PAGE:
Tony Onodi's Blog

Noticing You Don't Want to Do the Thing

Everyone struggles sometimes to make themselves do immediately-unenjoyable tasks (IUTs), tasks one might enjoy having done, might even enjoy doing, but won't enjoy getting started on. But my aversion to IUTs has always bordered on the pathological.

When people say they procrastinate by doing minor chores instead of the big, important thing they're meant to be doing, I envy their productivity. I suspect people do this to make themselves feel like they're doing something, even if it's not what they should be doing. But I have a high tolerance for sitting with the gnawing feeling that I'm doing nothing when I should be doing something; which enables me to put off IUTs for hours, days, weeks, sometimes months.

I find it hard to analyse the process of putting off an IUT, because it's such a fleeting act. But I think it looks something like this:

  1. I remember that I need to do X
  2. I feel an aversion to doing X
  3. I decide to put X off until later


  1. I remember that I still need to do X...

And so on. This process happens so quickly, and subconsciously, that I barely notice it happening. In Daniel Kahneman parlance: system 1 will whisk the thought safely away before system 2 has a chance to wake up.

I don't expect to ever find a silver-bullet solution to this problem that will turn me into a person who instinctively does what's required. Though I live in hope. But recently I've been trying to interrupt the procrastination process with this rule:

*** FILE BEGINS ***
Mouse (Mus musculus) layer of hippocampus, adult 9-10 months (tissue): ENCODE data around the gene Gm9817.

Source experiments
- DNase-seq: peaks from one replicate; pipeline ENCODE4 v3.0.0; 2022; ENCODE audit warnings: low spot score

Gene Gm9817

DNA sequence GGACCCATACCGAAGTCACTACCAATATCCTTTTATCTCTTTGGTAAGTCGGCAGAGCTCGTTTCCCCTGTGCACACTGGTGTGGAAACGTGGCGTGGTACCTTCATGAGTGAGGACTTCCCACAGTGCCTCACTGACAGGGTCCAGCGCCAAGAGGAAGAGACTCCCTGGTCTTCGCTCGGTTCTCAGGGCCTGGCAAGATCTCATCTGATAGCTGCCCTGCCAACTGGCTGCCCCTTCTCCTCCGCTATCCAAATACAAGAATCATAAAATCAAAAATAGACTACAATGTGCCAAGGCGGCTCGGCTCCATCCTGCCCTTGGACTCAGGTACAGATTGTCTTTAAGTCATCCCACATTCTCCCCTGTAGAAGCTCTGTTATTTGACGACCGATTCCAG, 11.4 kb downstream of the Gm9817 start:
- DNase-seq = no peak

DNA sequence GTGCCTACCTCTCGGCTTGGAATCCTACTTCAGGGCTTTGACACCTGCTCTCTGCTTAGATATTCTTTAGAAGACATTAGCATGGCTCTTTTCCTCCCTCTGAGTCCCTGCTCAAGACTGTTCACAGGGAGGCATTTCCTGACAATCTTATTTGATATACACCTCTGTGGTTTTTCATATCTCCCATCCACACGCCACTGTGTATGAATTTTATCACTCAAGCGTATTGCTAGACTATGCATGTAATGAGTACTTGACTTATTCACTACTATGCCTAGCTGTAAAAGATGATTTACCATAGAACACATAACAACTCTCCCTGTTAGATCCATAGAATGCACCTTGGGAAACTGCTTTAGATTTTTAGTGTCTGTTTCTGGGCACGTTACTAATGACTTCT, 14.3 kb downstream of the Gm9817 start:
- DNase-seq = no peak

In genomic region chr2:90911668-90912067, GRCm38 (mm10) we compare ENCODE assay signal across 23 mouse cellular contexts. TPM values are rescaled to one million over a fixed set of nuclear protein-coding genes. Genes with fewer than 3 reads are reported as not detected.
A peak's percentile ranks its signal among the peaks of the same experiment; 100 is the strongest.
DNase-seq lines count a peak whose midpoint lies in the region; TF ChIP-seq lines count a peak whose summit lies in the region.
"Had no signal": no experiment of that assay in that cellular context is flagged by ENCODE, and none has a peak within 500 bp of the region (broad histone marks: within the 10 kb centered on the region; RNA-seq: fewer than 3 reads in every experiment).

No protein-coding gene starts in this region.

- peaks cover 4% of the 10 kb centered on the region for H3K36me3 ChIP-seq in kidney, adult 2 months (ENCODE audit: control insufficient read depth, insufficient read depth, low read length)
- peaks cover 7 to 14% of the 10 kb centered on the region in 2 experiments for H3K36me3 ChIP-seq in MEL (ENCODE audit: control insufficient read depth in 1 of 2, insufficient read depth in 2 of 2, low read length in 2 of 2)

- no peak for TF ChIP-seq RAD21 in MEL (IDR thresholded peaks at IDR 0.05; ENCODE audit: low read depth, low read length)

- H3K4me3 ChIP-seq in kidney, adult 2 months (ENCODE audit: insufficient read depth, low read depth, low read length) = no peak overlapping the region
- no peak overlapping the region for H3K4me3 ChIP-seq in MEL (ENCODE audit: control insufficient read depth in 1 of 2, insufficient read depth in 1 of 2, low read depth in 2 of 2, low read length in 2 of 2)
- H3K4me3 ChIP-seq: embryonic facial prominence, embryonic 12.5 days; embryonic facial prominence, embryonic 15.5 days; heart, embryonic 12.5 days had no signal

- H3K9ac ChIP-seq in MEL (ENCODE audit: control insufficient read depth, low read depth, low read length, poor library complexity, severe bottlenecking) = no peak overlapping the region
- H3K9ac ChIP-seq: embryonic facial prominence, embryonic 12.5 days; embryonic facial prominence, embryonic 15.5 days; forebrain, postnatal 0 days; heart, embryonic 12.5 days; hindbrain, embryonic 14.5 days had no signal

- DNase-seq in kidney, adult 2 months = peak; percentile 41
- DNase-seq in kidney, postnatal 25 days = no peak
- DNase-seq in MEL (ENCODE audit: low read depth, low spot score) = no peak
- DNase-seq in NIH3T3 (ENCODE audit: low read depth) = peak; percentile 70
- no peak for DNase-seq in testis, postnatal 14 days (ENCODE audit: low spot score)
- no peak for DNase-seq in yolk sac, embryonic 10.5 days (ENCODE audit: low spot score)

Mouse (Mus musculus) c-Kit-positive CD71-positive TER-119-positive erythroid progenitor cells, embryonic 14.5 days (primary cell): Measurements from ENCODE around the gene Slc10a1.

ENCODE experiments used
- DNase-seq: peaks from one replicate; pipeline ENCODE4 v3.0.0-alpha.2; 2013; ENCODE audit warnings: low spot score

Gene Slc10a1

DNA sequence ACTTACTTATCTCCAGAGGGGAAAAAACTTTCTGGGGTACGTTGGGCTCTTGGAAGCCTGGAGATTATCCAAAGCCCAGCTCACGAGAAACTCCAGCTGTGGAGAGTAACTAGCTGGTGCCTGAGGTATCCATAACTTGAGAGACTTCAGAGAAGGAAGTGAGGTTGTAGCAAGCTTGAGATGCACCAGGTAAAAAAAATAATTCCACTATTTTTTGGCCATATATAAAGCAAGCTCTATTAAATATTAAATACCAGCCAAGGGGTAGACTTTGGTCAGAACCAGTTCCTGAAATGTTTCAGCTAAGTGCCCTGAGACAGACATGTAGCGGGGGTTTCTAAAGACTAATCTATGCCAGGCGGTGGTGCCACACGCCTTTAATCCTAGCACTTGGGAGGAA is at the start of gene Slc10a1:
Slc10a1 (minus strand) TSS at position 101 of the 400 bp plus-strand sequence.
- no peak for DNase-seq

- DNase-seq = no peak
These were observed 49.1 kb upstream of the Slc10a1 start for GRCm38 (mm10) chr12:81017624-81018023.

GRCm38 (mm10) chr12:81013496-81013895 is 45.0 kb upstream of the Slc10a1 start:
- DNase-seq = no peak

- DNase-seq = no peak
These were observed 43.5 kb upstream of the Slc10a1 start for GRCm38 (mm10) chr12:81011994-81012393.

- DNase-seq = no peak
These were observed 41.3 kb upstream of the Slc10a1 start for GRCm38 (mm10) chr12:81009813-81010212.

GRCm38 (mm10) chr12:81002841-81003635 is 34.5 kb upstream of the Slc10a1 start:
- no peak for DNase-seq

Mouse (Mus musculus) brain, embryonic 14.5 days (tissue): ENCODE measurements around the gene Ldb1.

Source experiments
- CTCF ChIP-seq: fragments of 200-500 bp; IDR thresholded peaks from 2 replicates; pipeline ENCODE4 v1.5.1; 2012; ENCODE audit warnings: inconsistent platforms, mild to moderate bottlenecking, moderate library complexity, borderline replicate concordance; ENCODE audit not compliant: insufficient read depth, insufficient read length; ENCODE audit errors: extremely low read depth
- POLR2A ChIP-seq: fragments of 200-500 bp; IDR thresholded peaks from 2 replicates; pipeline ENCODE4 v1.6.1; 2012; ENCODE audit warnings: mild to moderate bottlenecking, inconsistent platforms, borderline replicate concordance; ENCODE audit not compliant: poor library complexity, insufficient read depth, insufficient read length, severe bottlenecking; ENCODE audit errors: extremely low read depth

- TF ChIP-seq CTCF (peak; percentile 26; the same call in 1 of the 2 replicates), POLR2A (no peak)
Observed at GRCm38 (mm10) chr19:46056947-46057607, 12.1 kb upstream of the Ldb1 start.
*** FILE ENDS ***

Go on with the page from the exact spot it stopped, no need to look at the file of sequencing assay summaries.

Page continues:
I should try to notice when I don't want to do X, and, when I notice, force myself to do X.

Ideally this should make the process of remembering an IUT look like this:

  1. I remember that I need to do X
  2. I feel an aversion to doing X
  3. I notice that I don't want to do X
  4. I use my rule about doing things I don't want to do to force myself to do X

This isn't meant to be a cast-iron rule; there are times when doing X actually isn't appropriate (in which case I'll often try to stop and set a reminder to do X at an appropriate time). It's meant to wrest control of this process from my lizard brain, that acts on impulse, and hand it over to the conscious part of my brain, where there's at least some chance I'll be able to make a reasonable decision about it.

Doing this feels like it works, like it increases the rate at which I win internal battles. This could either be because it actually does work, or because it draws my attention to the times when I manage to overcome inertia. If it's the latter, then it's possible that it might have the opposite of its intended effect, by making me feel like I've achieved more than I actually have, and luring me into complacency. Worse still, this strategy is so subjective, I can't think of a way you could be empirical about checking whether it works. But it feels like it does, and it might. So I'm going to keep on using it.